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Author Topic: books: what are you currently reading?  (Read 310382 times)
tuffythepug
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« Reply #1100 on: December 22, 2011, 10:47:39 PM »

Just finished 'The 39 Steps' by John Buchan.  Also finished a very light 'Corduroy Mansions' by Alexander McCall-Smith (this is the guy who wrote the very popular #1 Ladies Detective Agency series).  Also recently finished 'The Club of Queer Trades' by G.K. Chesterton.

Right now reading 'The Girl Who Married A Lion' by Alexander McCall-Smith. 

I've read the whole series of #1 Ladies Detective Agency books and all the rest of his series as well.   I love his style.   


But at the moment I'm reading Stephen King's "11-22-63".    I'm not normally a Stephen King fan but this one was recommended to me and it's excellent.

Just recently finished "The Art of Fielding"  and "Freedom"
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Danny
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« Reply #1101 on: December 22, 2011, 11:03:21 PM »

   I just finished ''Brothers in Battle*Best of Friends" by William "Wild Bill" Guarnere and Edward "Babe" Heffron. Two young men from South Philly who served together in Easy company, 101st Paratroopers. After reading Citizen Soldier, Band of Brothers, Major Winters book and others on the European Theater this is an excellent personal account of WW II in Europe. And the aftermath.

   The forward is by Tom Hanks.

I've started "Up Front" by Bill Mauldin, the G.I. cartoonist who was so well loved by the dog faces and depicted them so well in "Willy and Joe".

Then I'll read "The Soldier from Independence" re: Harry Truman's military biography. Then "The Victors" by Stephen E. Ambrose re: Eisenhower & his boys: The Men of WW II.

   Along with several other books not about physical war, but never the less about the "fight of my life". nuff said.
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« Reply #1102 on: December 22, 2011, 11:11:33 PM »

I have not been reading as much as I once did.  But, I do love books.

Has anyone tried a Kindle or Nook?  If yes, has this increased your reading?
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Danny
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« Reply #1103 on: December 22, 2011, 11:21:00 PM »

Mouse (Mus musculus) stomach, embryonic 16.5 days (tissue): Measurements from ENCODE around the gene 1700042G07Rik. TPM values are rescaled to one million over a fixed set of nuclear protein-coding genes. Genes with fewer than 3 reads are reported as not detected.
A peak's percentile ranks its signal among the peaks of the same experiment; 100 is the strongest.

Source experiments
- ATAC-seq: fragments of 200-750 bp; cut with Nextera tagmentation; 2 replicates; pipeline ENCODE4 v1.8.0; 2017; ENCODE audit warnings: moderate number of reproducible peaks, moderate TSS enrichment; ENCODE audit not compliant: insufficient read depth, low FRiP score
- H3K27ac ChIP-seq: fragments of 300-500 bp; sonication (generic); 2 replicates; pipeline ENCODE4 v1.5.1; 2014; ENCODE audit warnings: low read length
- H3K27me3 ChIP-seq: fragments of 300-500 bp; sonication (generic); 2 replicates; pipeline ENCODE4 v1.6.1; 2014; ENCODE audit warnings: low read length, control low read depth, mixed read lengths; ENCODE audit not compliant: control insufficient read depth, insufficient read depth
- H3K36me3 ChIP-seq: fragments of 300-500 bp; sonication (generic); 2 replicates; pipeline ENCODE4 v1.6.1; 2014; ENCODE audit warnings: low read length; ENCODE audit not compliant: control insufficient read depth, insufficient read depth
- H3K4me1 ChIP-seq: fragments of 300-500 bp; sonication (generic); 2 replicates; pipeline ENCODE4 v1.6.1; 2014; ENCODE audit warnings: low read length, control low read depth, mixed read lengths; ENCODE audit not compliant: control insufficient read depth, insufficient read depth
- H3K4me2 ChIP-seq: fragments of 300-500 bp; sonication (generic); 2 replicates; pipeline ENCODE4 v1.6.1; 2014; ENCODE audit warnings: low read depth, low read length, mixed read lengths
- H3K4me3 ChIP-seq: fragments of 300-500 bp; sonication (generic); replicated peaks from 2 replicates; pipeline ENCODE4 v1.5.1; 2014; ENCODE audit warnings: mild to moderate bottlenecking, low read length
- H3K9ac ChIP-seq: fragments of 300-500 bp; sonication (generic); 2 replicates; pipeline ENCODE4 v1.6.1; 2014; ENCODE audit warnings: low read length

I have not been reading as much as I once did.  But, I do love books.

Has anyone tried a Kindle or Nook?  If yes, has this increased your reading?
  I like real books myself. I find really great deals at Goodwill, and we have "Half Priced Books" here in Texas. I also use the 40% off coupons when they come out from Barnes and Noble.

  My wife loves to read as well, so we have many books from browsing around the resale shops in small towns while there for a stay at a B&B. I have found some really old and interesting books that way, for next to nothing.
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bigonpig
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« Reply #1104 on: December 22, 2011, 11:48:35 PM »

Has anyone tried a Kindle or Nook?  If yes, has this increased your reading?

I've had a Kindle for a couple of years. I wouldn't say I read more now but it is very nice when traveling. It took a little getting used to but I really like it now. My library has Kindle-compatible e-books that are available, which is a nice way to use the Kindle without buying all the titles. Ask to borrow one to test out if you know someone near you that has one.
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« Reply #1105 on: December 22, 2011, 11:53:32 PM »

I'm just back from some Christmas shopping and came upon a great gift for myself:

Birkhead, T, The Wisdom of Birds: An Illustrated History of Ornithology

It's a hardcover with many beautiful plates and was being sold off for eight bucks!  I also have William Trevor's "A bit on the Side" and Stephen Mitchell's translation of Homer's Iliad to take me through to 2012.
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« Reply #1106 on: December 23, 2011, 12:20:45 AM »

I am reading A Spot of Bother by Mark Haddon.  Maybe I already mentioned it.  Now that I'm working full time again, it's taking forever to finish books.
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Matthew Larrivee
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« Reply #1107 on: December 23, 2011, 12:22:23 AM »

Currently: